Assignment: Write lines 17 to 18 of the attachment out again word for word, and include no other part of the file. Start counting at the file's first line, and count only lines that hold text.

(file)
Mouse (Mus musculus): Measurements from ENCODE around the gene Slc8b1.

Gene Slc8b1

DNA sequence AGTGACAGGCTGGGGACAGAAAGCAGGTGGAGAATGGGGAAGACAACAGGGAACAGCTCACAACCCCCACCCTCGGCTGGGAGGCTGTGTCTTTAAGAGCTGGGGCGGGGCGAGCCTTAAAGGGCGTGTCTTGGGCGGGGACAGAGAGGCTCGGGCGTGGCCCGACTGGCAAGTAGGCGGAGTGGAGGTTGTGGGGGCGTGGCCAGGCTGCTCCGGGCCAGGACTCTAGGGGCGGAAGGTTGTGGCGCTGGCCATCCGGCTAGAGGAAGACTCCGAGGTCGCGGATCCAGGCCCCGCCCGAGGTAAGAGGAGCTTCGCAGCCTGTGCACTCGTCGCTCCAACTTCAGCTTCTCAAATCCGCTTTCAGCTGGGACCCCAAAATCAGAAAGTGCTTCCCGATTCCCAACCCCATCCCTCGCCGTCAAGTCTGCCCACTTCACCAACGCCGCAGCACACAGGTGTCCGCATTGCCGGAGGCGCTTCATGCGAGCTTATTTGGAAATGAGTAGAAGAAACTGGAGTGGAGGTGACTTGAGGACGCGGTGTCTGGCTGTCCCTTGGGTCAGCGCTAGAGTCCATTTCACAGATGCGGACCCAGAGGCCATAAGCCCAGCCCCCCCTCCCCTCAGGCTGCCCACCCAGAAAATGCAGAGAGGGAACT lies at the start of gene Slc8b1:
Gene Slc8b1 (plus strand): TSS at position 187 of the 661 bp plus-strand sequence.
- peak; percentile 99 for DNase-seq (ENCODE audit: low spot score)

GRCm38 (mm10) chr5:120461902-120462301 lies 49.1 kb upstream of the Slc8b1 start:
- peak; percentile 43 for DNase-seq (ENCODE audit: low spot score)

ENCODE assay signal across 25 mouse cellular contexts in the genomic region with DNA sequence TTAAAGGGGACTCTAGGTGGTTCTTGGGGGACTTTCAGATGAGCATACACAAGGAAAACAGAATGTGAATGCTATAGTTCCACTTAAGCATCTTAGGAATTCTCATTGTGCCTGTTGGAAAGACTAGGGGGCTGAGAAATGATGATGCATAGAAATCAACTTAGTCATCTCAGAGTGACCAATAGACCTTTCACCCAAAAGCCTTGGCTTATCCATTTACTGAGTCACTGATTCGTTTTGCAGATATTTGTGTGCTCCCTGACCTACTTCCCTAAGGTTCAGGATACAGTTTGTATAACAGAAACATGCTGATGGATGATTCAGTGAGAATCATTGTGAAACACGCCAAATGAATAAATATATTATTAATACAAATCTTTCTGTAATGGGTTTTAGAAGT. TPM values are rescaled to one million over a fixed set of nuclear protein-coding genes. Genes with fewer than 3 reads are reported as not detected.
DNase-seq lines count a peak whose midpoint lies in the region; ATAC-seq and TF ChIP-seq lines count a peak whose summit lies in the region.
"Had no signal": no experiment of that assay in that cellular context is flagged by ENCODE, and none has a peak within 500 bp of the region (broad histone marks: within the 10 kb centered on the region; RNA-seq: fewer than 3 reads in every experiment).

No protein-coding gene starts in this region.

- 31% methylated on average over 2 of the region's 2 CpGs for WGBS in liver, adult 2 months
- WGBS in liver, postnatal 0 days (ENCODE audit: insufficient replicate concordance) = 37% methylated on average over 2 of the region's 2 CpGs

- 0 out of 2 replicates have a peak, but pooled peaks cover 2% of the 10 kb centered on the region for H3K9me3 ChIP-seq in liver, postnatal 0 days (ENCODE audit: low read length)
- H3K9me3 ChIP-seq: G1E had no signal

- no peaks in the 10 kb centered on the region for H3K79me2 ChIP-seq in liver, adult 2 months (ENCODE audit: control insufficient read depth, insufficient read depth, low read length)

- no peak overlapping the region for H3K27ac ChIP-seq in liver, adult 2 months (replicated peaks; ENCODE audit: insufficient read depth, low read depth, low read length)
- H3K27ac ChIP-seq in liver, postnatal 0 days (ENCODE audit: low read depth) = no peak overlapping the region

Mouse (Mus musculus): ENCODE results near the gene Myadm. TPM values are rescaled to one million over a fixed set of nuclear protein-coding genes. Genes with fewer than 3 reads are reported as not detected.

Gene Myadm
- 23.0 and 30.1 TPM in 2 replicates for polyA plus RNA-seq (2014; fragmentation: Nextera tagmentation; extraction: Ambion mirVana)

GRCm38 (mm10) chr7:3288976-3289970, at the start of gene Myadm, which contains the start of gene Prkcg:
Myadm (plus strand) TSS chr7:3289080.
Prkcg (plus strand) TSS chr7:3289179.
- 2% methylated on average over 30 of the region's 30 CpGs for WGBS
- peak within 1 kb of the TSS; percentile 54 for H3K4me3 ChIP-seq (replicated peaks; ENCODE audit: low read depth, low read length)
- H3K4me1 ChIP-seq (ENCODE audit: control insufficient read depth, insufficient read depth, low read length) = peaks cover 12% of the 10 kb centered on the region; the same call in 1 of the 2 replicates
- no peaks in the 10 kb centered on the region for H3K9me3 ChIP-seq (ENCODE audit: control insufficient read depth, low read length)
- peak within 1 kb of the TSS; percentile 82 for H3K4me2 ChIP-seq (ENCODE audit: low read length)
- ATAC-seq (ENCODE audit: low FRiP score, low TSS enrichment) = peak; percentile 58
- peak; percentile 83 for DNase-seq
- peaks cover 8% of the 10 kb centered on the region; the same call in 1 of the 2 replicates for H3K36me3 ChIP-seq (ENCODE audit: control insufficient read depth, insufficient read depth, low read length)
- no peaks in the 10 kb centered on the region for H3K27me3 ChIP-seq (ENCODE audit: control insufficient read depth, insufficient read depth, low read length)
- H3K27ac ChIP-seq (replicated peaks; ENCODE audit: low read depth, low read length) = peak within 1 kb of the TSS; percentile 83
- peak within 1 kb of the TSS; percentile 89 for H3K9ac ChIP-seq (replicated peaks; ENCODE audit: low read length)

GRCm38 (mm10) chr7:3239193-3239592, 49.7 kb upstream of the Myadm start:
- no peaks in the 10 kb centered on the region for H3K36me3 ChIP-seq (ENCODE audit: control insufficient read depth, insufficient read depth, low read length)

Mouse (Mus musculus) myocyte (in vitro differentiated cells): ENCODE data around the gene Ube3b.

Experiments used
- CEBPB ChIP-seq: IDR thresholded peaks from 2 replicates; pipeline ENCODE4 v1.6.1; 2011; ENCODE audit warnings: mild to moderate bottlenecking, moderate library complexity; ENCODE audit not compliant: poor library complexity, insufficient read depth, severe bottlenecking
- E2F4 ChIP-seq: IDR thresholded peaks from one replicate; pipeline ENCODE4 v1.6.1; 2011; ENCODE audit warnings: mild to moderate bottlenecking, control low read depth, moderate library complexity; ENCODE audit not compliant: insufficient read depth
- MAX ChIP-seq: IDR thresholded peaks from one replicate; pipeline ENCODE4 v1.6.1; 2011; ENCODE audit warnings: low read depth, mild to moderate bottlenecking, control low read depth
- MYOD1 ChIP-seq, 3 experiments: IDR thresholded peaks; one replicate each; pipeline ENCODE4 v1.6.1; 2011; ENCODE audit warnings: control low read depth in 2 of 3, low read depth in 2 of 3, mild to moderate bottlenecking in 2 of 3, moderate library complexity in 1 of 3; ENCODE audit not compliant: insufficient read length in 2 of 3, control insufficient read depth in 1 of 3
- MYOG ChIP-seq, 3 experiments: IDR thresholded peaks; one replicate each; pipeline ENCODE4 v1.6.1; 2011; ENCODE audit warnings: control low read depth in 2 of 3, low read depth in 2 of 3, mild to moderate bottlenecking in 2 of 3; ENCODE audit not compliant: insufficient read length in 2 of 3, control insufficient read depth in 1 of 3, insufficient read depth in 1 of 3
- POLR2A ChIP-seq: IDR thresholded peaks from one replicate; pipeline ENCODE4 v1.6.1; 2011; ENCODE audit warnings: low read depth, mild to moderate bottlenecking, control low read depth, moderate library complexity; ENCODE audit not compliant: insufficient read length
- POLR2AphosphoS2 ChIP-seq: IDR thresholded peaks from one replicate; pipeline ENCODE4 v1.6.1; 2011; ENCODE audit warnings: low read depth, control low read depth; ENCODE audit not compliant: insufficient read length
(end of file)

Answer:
- no peak overlapping the region for H3K27ac ChIP-seq in liver, adult 2 months (replicated peaks; ENCODE audit: insufficient read depth, low read depth, low read length)
- H3K27ac ChIP-seq in liver, postnatal 0 days (ENCODE audit: low read depth) = no peak overlapping the region